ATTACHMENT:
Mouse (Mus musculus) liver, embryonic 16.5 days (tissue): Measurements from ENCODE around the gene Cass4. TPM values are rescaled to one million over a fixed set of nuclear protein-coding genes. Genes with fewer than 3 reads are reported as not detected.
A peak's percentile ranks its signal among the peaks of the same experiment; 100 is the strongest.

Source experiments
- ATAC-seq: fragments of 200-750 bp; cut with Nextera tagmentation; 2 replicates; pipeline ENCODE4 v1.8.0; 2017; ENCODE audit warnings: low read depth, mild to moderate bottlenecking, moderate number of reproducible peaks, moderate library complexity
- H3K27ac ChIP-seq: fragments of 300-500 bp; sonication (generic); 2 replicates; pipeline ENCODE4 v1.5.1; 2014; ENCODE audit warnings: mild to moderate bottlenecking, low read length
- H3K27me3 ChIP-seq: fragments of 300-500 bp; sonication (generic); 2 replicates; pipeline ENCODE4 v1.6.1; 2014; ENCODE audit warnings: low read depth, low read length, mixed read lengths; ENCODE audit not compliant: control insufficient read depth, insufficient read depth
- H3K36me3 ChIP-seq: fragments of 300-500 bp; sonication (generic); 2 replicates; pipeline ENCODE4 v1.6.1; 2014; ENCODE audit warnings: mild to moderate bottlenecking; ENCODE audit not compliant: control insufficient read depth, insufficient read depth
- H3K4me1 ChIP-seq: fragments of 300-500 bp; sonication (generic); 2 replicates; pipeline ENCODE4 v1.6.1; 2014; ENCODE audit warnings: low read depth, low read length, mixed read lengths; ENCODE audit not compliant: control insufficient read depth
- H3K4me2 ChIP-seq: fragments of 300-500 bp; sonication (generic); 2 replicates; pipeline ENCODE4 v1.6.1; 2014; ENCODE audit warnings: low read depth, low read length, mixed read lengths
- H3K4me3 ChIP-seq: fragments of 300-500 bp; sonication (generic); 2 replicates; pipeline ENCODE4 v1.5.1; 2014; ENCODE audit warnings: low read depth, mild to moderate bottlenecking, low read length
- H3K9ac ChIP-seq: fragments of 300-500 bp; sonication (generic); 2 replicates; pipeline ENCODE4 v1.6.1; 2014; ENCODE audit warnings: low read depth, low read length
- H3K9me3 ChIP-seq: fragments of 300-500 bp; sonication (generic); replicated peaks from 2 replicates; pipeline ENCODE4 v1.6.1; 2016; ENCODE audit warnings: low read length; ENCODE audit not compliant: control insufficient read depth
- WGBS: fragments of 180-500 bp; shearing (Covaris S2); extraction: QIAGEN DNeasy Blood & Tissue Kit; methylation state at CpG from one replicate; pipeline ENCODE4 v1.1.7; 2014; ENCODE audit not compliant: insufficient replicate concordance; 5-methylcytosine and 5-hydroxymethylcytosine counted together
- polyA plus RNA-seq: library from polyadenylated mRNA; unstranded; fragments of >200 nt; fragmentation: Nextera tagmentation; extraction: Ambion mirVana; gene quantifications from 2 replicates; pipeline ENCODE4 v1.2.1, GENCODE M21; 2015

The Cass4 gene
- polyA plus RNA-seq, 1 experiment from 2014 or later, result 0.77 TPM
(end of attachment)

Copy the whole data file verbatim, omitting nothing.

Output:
Mouse (Mus musculus) liver, embryonic 16.5 days (tissue): Measurements from ENCODE around the gene Cass4. TPM values are rescaled to one million over a fixed set of nuclear protein-coding genes. Genes with fewer than 3 reads are reported as not detected.
A peak's percentile ranks its signal among the peaks of the same experiment; 100 is the strongest.

Source experiments
- ATAC-seq: fragments of 200-750 bp; cut with Nextera tagmentation; 2 replicates; pipeline ENCODE4 v1.8.0; 2017; ENCODE audit warnings: low read depth, mild to moderate bottlenecking, moderate number of reproducible peaks, moderate library complexity
- H3K27ac ChIP-seq: fragments of 300-500 bp; sonication (generic); 2 replicates; pipeline ENCODE4 v1.5.1; 2014; ENCODE audit warnings: mild to moderate bottlenecking, low read length
- H3K27me3 ChIP-seq: fragments of 300-500 bp; sonication (generic); 2 replicates; pipeline ENCODE4 v1.6.1; 2014; ENCODE audit warnings: low read depth, low read length, mixed read lengths; ENCODE audit not compliant: control insufficient read depth, insufficient read depth
- H3K36me3 ChIP-seq: fragments of 300-500 bp; sonication (generic); 2 replicates; pipeline ENCODE4 v1.6.1; 2014; ENCODE audit warnings: mild to moderate bottlenecking; ENCODE audit not compliant: control insufficient read depth, insufficient read depth
- H3K4me1 ChIP-seq: fragments of 300-500 bp; sonication (generic); 2 replicates; pipeline ENCODE4 v1.6.1; 2014; ENCODE audit warnings: low read depth, low read length, mixed read lengths; ENCODE audit not compliant: control insufficient read depth
- H3K4me2 ChIP-seq: fragments of 300-500 bp; sonication (generic); 2 replicates; pipeline ENCODE4 v1.6.1; 2014; ENCODE audit warnings: low read depth, low read length, mixed read lengths
- H3K4me3 ChIP-seq: fragments of 300-500 bp; sonication (generic); 2 replicates; pipeline ENCODE4 v1.5.1; 2014; ENCODE audit warnings: low read depth, mild to moderate bottlenecking, low read length
- H3K9ac ChIP-seq: fragments of 300-500 bp; sonication (generic); 2 replicates; pipeline ENCODE4 v1.6.1; 2014; ENCODE audit warnings: low read depth, low read length
- H3K9me3 ChIP-seq: fragments of 300-500 bp; sonication (generic); replicated peaks from 2 replicates; pipeline ENCODE4 v1.6.1; 2016; ENCODE audit warnings: low read length; ENCODE audit not compliant: control insufficient read depth
- WGBS: fragments of 180-500 bp; shearing (Covaris S2); extraction: QIAGEN DNeasy Blood & Tissue Kit; methylation state at CpG from one replicate; pipeline ENCODE4 v1.1.7; 2014; ENCODE audit not compliant: insufficient replicate concordance; 5-methylcytosine and 5-hydroxymethylcytosine counted together
- polyA plus RNA-seq: library from polyadenylated mRNA; unstranded; fragments of >200 nt; fragmentation: Nextera tagmentation; extraction: Ambion mirVana; gene quantifications from 2 replicates; pipeline ENCODE4 v1.2.1, GENCODE M21; 2015

The Cass4 gene
- polyA plus RNA-seq, 1 experiment from 2014 or later, result 0.77 TPM